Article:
Jaya Prakash Rao
Hyderabad, Andhra Pradesh, India
Fellow Since 1994
This profile was prepared when Jaya Prakash Rao was elected to the Ashoka Fellowship in 1994.
Anthropologist Jayaprakash Rao is using his advocacy skills to develop a citizen-based strategy for sustainable forest protection in India. His work towards an intelligent use of forests redefines the parameters of forest management and proposes new models of administration.
The New Idea
While the idea of joint forest management is not new or original, what makes Jayaprakash Rao's idea different from other unsuccessful attempts is its demonstration of a new way of dealing with the politics of forest use and reforming forest use management in light of this re-visioned politics. JP, as Jayaprakash is universally known, is working to mobilize citizen groups to gain control over their forest resources, its protection, regeneration and intelligent use through activating traditional tribal and non-tribal social management structures (tribal councils, panchayat village committee, the village head, and so on).Fully aware that this in isolation will not help the situation, JP has carefully designed and demonstrated creative mechanisms and management systems that address changing political and economic equations in the process of institutionalizing infrastructure and resource sharing between people's forest management committees and the government's Forest Department. JP's core idea is based on the principle that ultimately, the community is best equipped to protect and manage forests. His trick is to shift the priority for forest use from industry (for timber or fuel) to the locals who live with the forest. His method is to build a series of local level institutions that can advocate successfully for local, sustainable forest use management.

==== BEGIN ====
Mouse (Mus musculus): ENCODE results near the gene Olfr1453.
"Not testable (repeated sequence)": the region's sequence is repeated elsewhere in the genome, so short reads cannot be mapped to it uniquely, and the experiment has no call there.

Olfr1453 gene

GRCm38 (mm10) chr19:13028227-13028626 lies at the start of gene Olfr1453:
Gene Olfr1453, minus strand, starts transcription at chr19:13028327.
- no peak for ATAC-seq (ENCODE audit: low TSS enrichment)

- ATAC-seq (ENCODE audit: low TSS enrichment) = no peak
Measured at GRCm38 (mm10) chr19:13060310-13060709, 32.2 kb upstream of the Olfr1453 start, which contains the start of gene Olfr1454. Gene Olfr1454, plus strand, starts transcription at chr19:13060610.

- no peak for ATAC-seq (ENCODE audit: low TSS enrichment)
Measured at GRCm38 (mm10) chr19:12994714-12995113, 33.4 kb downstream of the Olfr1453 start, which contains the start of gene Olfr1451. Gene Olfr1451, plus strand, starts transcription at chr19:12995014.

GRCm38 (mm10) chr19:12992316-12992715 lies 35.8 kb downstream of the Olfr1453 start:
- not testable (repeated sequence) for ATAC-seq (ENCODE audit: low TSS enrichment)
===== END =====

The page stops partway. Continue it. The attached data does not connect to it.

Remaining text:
The problems regarding forests are at many levels and at various stages. Chief among them are policies and practices on the protection, regeneration and conservation of the forests by the government machinery that considers forests as its exclusive property, while totally excluding the human factor in the environment scenario. For example, since the first ever conservator was appointed in 1806, forests were considered a primary resource for industrialization. As a result of the consequent exploitation, forest communities have been excluded from management of the forest and it's resources. Forest produce-based industries (such as paper mills) receive raw materials at subsidized prices while the forest communities receive very little support or incentive in their efforts to protect the forests. At the implementation level, the National Forest Policy paper of 1988 acknowledged the inability of the Forest Department to promote protection. Forest officials at the field level have always colluded with smugglers to pilfer fine quality teak and other timber. Militants of outlawed separatist movements based in the forests also participate in the smuggling of forest produce. National policy has encouraged joint forest management with active participation by local communities and the Forest Department, but in reality previous attempts have been unsuccessful because of the inability of both sides to build up a working relationship. The difficulties in building a relationship turn in part on differences in culture and outlook. Forest Department bureacurats are reluctant to "share" power and responsibility with people who are visibly different in outlook, and ethnicity, from themselves. Tribal peoples do not think about forests in the way that bureaucracies do. For example, tribals do not have a concept of "accumulation"; their understandings of sustainability and conservation are embedded in their culture, in who they are. Ironically, it is not visible to Forest Department officials until it is pointed out to them that, for instance, the "forest areas" in many districts of the state of Andhra Pradesh that still have trees correlate with where tribals live. In spite of the fact that tribals cultivate in forests (mainly shifting cultivation practice), destruction levels are less in the areas inhabited by forest communities than where they are not present.